Nerve fibers in lumbar spine structures and injured spinal roots express the sensory neuron-specific sodium channels SNS/PN3 and NaN/SNS2.
Bucknill AT., Coward K., Plumpton C., Tate S., Bountra C., Birch R., Sandison A., Hughes SP., Anand P.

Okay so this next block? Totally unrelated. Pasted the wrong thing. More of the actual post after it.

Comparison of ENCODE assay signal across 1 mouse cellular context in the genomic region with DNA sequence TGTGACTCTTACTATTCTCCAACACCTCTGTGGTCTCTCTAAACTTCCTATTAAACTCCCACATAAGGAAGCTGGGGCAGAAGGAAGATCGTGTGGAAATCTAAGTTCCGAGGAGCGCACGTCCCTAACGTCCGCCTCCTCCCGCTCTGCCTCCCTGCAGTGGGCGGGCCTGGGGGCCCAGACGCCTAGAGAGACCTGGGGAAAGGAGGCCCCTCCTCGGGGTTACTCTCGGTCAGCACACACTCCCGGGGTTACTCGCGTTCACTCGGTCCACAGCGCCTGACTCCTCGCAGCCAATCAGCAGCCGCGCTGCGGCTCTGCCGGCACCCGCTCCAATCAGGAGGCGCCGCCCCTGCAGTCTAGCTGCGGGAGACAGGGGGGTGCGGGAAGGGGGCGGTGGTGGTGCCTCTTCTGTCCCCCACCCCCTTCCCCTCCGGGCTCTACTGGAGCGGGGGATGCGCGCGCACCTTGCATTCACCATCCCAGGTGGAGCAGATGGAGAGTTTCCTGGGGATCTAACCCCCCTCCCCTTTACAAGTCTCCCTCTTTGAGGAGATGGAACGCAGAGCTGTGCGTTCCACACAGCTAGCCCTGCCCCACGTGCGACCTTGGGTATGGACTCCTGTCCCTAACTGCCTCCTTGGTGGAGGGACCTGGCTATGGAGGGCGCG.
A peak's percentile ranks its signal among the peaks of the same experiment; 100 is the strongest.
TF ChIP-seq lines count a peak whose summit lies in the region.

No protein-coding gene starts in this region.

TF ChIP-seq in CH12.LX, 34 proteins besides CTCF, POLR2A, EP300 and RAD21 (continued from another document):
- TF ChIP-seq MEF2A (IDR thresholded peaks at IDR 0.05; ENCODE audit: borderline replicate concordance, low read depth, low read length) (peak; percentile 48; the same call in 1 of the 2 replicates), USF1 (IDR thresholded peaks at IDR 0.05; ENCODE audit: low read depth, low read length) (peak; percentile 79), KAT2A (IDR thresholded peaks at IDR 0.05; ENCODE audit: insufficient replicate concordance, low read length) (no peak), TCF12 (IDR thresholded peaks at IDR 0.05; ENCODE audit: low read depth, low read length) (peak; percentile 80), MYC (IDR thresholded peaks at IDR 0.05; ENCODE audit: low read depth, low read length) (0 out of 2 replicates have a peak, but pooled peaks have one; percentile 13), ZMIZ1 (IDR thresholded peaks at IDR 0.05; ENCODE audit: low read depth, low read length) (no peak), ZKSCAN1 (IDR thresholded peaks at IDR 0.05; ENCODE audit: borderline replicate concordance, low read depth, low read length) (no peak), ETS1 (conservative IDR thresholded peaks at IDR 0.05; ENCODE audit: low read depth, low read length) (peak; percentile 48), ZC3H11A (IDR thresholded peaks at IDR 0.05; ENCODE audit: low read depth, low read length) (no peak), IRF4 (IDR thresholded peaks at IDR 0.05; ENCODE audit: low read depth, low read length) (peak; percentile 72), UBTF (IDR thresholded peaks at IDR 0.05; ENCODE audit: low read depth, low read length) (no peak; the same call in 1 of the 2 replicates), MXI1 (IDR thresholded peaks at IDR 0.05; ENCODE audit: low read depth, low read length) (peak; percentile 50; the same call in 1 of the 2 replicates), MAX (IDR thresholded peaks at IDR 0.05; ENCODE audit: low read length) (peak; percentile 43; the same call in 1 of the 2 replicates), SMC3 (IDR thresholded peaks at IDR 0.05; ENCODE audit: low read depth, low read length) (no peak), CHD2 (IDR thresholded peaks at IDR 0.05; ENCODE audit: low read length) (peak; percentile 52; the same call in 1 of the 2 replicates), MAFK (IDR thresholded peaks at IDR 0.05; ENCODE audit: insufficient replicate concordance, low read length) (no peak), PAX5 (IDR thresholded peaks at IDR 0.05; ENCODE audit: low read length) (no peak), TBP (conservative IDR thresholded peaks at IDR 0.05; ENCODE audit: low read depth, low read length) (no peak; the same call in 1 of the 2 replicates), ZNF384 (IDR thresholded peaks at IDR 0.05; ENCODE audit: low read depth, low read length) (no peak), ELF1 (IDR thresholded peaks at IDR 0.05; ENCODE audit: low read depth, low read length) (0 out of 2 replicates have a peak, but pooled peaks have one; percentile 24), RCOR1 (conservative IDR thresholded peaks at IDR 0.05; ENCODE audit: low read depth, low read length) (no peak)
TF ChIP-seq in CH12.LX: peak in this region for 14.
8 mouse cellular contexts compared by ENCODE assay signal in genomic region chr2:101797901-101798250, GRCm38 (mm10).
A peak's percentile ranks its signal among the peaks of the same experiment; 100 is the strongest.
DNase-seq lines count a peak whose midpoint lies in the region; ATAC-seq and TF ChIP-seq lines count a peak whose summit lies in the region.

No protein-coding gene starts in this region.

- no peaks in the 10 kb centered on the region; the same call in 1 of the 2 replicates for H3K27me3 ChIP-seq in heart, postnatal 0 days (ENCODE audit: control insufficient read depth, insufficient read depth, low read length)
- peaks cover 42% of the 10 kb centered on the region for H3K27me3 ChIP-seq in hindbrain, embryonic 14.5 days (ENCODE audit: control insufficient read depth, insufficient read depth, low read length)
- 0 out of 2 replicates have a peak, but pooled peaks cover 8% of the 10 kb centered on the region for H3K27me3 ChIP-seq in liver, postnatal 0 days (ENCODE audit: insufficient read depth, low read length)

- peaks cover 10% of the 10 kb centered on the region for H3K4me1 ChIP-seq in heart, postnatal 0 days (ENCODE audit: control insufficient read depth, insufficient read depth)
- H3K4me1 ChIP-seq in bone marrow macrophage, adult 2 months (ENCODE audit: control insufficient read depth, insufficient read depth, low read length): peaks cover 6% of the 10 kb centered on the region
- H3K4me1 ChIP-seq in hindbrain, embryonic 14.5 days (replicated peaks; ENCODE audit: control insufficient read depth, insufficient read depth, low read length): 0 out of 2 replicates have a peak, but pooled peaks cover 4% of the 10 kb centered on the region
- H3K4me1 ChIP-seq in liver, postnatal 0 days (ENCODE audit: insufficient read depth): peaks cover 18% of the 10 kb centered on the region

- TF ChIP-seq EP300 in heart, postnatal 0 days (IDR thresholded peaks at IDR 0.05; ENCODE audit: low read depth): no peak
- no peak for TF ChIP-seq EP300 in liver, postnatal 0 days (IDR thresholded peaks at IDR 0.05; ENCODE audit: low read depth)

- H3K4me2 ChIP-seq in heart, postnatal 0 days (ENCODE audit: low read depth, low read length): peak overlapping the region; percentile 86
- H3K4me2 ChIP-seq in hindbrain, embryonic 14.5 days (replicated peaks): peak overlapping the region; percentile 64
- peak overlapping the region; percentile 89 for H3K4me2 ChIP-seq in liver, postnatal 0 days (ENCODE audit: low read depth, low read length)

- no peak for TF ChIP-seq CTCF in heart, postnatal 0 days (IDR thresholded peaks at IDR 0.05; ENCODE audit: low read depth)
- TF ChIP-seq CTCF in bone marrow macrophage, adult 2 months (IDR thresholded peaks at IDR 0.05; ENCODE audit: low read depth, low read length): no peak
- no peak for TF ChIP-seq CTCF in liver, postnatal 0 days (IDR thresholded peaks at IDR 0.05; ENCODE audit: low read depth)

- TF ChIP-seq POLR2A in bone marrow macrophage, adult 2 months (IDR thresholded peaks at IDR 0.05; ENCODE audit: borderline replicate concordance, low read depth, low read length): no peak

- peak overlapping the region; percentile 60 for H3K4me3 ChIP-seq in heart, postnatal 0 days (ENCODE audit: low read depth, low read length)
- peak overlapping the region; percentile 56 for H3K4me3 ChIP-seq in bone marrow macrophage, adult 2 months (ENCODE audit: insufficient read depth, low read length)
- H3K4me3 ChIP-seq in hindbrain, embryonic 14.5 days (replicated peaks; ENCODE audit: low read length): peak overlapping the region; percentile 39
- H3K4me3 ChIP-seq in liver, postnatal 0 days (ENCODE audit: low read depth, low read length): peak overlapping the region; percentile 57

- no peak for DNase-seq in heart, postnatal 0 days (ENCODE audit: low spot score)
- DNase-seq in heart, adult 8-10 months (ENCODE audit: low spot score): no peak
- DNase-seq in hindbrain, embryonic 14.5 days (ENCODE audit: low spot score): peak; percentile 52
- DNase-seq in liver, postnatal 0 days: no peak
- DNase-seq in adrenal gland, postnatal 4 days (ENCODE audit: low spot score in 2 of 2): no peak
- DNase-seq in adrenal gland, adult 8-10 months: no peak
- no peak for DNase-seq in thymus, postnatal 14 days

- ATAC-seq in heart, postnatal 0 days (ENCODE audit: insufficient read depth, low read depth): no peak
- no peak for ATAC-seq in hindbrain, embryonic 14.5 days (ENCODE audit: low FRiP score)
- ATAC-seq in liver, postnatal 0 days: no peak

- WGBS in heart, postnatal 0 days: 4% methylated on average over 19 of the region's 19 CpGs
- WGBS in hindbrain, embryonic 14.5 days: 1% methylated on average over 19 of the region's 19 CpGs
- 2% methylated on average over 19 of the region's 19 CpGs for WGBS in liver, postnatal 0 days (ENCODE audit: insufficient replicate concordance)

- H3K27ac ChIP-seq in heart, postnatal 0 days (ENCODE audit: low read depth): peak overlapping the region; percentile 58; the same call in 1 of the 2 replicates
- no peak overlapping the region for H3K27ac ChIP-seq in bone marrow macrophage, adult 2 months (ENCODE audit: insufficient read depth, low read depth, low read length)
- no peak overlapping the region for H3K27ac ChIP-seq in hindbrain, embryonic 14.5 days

STUDY DESIGN: This prospective study examined the innervation of lumbar spine in tissues from patients with lower back pain and spine nerve roots from patients with traumatic brachial plexus injuries. OBJECTIVES: To demonstrate the presence of nerve fibers in lumbar spine structures and spine nerve roots, and to determine whether they express the sensory neuron-specific sodium channels SNS/PN3 and NaN/SNS2. SUMMARY OF BACKGROUND DATA: The anatomic and molecular basis of low back pain and sciatica is poorly understood. Previous studies have demonstrated sensory nerves in the facet joint capsule and prolapsed intervertebral disc, but not in the ligamentum flavum. The voltage-gated sodium channels SNS/PN3 and NaN/SNS2 are expressed by sensory neurone that mediate pain, but their presence in the lumbar spine is unknown. METHODS: Tissue samples of ligamentum flavum (n = 32), facet joint capsule (n = 20), intervertebral disc (n = 15), and spine roots (n = 8) were immunostained with specific antibodies to protein gene product 9.5 (a panneuronal marker), SNS/PN3, and NaN/SNS2. RESULTS: Protein gene product 9.5 immunoreactive nerve fibers were detected in 72% of the ligamentum flavum specimens and 70% of the facet joint capsule specimens, but in only 20% of the intervertebral disc specimens. The study detected SNS/PN3- and NaN/SNS2-positive fibers, respectively, in 28% and 3% of the ligamentum flavum specimens and 25% and 15% of the facet joint capsule specimens. Numerous SNS/PN3- and NaN/SNS2-positive fibers were found in the acutely injured spine roots, and some were still present in the dorsal roots in the chronic state. CONCLUSIONS: As the findings showed, SNS/PN3- and NaN/SNS2-immunoreactivity is present in a subset of nerve fibers in lumbar spine structures, including ligamentum flavum, and in injured spine roots. Selective SNS/PN3- and NaN/SNS2-blocking agents may provide new therapy for back pain and sciatica.